Needless to say, I'm behind the bandwagon on this one, but then again that was entirely intentional. This is one of those movies that drowned in an absolute torrent of media blitz advertising and audience anticipation, mixed with a dressing of excessive hype.
Therefore, I stayed well clear of it - especially with Diary of the Dead coming soon after it, which I wanted to be my first POV-horror experience of 2008 (a year seemingly teeming with the blighters).
I find myself quite polarised by it, half of me digs it, and half of me is rather "meh" about the whole affair. It's set up as a piece of Department of Defence evidence (preceded by the massive Paramount logo). So surely, putting that DoD header on the front of the tape would involve editing - which leaves me wondering, why on earth wouldn't the government lacky cut the 15 minutes of not-that-interesting character stuff? It's got absolutely nothing to do with 'Cloverfield', nothing to do with monsters, or things exploding in anyone's faces.
Clearly it's there for our benefit - we the audience - but of course, this is one of the problems when it comes to POV horror flicks. Seemingly, only The Blair Witch Project has handled the style with the most precision and attention to realism.
What I'm getting at, is there are several instances where I just don't buy the supposed realism. The major set pieces (explosion, lady Liberty's head flying down the street etc) all involve heavy use of CGI, which not only feels smoother than real life, it doesn't look enough like real life when compared to the generally convincing POV footage surrounding these moments.
Even still there are certain times when the POV schtick feels kicked aside to specifically get in some narrative elements. I either thought 'why would anyone record this?' or 'well a tape doesn't do that'. A tape doesn't do what exactly? Well, from my experience with cameras, stopping and starting does not leave a few-second gap between what you just filmed and are now filming. If anything, the camera rewinds about 3 seconds. This of course means we get to see convenient snippets of the two leads to provide character development, but it's not realistic to video camera operation.
You should only see these clips whenever someone rewinds the tape to see something played back (which we don't see of course - unless it's [Rec.], where we actually saw the rewind, which makes absolutely no sense at all), and we do - but the other instances between only some of the 'in-camera edit points' doesn't make sense.
Also, there's a variety of sneaky, hidden edits. Again, you're fiddling with the realism of the POV style - such hidden cuts are really only seen when you're trying to create a sense of a superbly long take (think Rope, or Snake Eyes). Perhaps the average punter wouldn't notice, or care about such things, but as a filmmaker myself who's had many hours with a camera in his hand, these middle-fingers to the technicalities of POV realism just annoy the crap out of me.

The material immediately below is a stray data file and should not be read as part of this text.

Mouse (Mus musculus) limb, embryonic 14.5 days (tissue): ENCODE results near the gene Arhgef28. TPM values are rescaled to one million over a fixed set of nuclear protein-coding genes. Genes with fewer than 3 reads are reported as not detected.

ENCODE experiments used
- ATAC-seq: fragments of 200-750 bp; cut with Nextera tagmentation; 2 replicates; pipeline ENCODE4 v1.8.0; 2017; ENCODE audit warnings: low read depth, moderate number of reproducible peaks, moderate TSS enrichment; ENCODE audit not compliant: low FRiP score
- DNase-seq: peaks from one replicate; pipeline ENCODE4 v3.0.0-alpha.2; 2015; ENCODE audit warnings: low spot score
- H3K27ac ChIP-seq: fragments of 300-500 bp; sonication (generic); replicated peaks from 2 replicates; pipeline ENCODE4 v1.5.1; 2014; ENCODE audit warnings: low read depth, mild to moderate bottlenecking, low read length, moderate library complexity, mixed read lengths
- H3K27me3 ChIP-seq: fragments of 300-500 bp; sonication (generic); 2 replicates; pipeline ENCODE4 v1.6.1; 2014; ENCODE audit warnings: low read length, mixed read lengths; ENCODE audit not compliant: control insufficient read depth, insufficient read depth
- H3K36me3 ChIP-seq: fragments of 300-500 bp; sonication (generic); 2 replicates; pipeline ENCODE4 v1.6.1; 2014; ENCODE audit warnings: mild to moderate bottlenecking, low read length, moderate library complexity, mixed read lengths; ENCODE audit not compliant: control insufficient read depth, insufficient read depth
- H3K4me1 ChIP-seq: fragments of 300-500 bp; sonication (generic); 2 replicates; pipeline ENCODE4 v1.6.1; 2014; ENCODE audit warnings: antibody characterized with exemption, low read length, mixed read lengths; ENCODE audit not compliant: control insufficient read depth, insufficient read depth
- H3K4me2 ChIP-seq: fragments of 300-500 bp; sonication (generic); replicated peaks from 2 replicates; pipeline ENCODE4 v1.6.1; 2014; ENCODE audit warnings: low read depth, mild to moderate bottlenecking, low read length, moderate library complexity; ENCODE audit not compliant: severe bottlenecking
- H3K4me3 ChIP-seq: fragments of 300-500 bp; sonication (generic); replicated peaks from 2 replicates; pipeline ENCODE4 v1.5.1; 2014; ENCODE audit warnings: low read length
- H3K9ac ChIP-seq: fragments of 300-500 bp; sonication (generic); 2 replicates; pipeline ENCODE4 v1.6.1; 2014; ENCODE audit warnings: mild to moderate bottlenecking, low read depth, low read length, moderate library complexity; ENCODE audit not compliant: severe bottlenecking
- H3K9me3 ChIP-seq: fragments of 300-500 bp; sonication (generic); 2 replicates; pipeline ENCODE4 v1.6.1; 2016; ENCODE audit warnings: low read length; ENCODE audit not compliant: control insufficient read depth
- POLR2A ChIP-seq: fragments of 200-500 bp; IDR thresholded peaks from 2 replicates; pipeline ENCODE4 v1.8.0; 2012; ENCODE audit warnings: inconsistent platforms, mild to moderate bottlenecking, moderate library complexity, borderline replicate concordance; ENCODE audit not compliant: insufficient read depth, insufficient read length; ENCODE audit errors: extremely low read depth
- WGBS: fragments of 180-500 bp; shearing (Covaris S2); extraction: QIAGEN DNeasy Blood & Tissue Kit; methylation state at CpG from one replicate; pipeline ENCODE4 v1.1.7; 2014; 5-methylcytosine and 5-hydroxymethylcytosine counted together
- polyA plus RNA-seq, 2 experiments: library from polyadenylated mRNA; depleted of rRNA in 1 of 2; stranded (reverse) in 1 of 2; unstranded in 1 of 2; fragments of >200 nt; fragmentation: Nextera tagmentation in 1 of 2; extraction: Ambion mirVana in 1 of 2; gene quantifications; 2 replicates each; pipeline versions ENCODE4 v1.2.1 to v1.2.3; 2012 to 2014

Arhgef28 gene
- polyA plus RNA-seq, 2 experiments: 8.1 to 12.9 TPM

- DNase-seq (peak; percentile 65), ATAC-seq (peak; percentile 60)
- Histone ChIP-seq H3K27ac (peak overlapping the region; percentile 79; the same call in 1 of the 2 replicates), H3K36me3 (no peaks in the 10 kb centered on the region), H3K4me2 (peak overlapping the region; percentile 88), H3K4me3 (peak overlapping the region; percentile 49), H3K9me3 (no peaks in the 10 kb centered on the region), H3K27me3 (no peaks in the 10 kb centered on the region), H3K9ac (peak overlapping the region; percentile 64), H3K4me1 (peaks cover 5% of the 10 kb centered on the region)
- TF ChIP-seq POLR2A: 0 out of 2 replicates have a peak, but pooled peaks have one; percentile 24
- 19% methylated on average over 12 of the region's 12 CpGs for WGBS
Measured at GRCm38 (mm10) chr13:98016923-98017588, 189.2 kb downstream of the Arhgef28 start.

Also - while the 'tape glitch' vibe is nowhere near as ridiculous as in either Diary of the Dead or [Rec.] (I've never seen a miniDV tape act like that - ever), it's not entirely missing. The ending, while remaining spoiler free, resorts to juggled patches of images, noises and colours in a way that's not true to the sort of camera the protagonists would have bought at their local Dixons (or where-ever).
Anyway, enough technical-rantings, the film itself - 6/10 stuff I'd have to say.
The over all spectacle is entertaining (even if certain parts seem a bit too daft ... two buildings ... nuff said), and most of the 'POV-panic' keeps you gripped and within-the-moment...but not always. Quippy lines of dialogue here-and-there seem misplaced, helicopters seem to fly way too close to fighter jet bombing runs, and the CGI beasty - while not completely over-exposed - doesn't convince once you've seen it all. Also, how could anyone not see a gigantic, many-many-storeys-tall monster, coming right at them. Just because the camera isn't pointing at it, doesn't mean those in front of it can't see what's behind 'us' (the camera).
Essentially, it's 9/11 with a monster. The times when the film works best is when it's riffing on the infamous terrorist attack, it feels real. It is gripping, and it takes something awful and helps digest it in a more palatable way, if that makes any sense. We in the West, or at least, those in Hollywood, digest disaster through TV and film. You take elements, and filter them out thin enough, so that the people en-mass can come to terms with something huge, one piece at a time.
Anyway, Cloverfield ... definitely worth watching (although those with motion sickness be warned) ... obviously, it doesn't live up to the intense amount of hype that was all around it, and at times it can be just stupid or unconvincing, at other times it can be almost entirely convincing and intense. At the very least it's a more interesting way to have a monster movie, especially after the 'meh-fest' that was the American version of Godzilla.